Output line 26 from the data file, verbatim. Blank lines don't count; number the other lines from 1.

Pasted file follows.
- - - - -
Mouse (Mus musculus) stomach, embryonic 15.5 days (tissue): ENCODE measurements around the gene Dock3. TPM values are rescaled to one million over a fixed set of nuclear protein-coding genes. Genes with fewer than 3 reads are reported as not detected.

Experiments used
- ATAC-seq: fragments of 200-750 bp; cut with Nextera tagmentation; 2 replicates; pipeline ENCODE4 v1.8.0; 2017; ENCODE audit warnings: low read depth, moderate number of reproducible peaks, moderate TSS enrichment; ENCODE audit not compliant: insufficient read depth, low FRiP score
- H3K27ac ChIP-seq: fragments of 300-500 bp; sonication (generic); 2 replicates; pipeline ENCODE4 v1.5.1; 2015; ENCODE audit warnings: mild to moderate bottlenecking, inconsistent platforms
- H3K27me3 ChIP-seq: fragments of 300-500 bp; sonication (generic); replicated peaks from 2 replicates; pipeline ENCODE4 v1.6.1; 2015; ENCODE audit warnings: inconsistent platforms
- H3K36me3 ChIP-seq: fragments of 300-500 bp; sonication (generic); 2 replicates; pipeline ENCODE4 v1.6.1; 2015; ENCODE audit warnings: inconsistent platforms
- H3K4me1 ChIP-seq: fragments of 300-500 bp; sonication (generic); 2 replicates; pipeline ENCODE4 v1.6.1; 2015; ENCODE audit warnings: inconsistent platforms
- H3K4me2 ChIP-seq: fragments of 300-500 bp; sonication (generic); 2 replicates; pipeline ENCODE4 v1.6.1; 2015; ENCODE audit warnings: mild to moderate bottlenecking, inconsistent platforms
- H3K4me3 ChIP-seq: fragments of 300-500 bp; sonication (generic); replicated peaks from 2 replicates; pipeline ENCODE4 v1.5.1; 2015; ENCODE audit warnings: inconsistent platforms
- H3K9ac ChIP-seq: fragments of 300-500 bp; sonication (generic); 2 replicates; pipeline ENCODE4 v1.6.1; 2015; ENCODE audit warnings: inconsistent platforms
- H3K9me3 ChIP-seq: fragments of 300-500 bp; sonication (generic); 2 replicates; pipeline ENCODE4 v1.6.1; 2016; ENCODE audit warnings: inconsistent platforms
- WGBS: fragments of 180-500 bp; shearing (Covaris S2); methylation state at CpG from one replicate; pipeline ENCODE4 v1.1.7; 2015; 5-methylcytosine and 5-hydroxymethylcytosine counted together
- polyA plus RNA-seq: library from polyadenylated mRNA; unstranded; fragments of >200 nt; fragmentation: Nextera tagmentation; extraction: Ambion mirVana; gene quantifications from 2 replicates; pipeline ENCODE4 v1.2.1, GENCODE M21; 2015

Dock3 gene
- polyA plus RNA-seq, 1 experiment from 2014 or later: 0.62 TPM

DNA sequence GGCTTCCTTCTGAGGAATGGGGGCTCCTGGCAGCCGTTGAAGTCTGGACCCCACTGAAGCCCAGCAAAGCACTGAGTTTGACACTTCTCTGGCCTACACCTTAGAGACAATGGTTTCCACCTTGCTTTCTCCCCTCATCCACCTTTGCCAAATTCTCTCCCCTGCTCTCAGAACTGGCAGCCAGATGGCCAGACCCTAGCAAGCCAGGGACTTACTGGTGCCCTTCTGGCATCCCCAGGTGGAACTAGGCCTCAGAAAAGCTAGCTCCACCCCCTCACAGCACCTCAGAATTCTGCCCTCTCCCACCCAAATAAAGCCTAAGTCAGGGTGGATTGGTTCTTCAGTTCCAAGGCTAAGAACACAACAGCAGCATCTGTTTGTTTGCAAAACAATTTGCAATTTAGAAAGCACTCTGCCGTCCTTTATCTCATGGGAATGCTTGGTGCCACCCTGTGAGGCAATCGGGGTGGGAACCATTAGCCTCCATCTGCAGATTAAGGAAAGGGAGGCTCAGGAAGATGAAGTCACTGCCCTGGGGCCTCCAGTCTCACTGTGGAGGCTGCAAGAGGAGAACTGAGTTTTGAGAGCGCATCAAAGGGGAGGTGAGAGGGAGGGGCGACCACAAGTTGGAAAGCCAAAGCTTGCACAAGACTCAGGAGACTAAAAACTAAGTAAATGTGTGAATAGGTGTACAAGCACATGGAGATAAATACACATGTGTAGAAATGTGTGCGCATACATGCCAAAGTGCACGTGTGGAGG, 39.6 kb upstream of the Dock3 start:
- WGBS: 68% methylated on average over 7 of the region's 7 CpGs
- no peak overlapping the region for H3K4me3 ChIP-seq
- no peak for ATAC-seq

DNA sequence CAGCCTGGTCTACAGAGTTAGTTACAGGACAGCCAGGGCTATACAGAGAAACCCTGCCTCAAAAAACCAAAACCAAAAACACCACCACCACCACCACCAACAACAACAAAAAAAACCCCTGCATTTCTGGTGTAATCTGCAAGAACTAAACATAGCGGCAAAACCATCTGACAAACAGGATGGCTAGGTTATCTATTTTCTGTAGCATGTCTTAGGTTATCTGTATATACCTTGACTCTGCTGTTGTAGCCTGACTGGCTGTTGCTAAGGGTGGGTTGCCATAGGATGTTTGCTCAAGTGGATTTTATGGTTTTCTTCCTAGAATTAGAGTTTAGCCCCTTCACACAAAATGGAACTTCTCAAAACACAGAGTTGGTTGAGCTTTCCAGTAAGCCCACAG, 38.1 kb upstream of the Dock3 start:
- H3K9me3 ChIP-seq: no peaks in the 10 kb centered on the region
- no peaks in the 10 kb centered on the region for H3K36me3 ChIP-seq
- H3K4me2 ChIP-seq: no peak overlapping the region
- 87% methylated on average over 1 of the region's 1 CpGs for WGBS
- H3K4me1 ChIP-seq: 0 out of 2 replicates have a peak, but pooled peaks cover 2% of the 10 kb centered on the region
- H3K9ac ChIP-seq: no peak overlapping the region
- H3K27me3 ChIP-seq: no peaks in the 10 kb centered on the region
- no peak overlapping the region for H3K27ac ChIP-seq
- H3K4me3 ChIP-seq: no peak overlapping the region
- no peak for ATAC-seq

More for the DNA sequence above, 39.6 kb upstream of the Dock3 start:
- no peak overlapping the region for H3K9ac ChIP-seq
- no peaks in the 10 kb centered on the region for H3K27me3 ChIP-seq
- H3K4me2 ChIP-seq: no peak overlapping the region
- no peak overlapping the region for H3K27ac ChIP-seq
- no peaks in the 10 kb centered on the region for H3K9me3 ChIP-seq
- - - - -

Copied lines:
- H3K9ac ChIP-seq: no peak overlapping the region